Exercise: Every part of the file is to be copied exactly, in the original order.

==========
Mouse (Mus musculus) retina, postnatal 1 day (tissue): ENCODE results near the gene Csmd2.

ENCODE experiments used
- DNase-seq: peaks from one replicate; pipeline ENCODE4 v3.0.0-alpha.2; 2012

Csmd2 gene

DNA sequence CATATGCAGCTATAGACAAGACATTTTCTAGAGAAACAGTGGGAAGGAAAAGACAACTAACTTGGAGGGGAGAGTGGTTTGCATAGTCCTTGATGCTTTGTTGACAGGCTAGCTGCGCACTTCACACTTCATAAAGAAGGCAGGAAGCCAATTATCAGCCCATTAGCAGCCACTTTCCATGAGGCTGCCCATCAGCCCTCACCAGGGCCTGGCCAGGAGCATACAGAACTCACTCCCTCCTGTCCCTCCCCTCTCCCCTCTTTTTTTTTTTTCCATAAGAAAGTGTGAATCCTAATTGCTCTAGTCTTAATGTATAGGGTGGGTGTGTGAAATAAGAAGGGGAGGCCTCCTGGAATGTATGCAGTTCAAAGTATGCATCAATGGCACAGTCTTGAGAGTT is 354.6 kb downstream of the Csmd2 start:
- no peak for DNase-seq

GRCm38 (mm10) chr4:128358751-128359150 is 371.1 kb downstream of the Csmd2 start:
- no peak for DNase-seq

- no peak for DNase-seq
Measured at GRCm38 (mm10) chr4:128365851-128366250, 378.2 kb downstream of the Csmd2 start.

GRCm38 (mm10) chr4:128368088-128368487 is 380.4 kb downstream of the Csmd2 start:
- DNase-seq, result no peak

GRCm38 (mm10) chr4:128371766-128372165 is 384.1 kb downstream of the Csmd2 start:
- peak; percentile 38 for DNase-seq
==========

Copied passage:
Mouse (Mus musculus) retina, postnatal 1 day (tissue): ENCODE results near the gene Csmd2.

ENCODE experiments used
- DNase-seq: peaks from one replicate; pipeline ENCODE4 v3.0.0-alpha.2; 2012

Csmd2 gene

DNA sequence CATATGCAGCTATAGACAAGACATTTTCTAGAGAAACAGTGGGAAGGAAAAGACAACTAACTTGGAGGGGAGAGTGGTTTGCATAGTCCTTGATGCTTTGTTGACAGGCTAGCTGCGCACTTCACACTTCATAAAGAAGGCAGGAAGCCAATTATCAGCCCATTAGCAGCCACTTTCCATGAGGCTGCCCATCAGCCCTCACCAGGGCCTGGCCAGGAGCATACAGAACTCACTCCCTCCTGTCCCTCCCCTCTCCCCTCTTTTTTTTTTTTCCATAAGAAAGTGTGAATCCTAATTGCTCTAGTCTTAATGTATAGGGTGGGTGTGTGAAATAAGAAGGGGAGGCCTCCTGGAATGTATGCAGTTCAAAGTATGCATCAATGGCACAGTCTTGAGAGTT is 354.6 kb downstream of the Csmd2 start:
- no peak for DNase-seq

GRCm38 (mm10) chr4:128358751-128359150 is 371.1 kb downstream of the Csmd2 start:
- no peak for DNase-seq

- no peak for DNase-seq
Measured at GRCm38 (mm10) chr4:128365851-128366250, 378.2 kb downstream of the Csmd2 start.

GRCm38 (mm10) chr4:128368088-128368487 is 380.4 kb downstream of the Csmd2 start:
- DNase-seq, result no peak

GRCm38 (mm10) chr4:128371766-128372165 is 384.1 kb downstream of the Csmd2 start:
- peak; percentile 38 for DNase-seq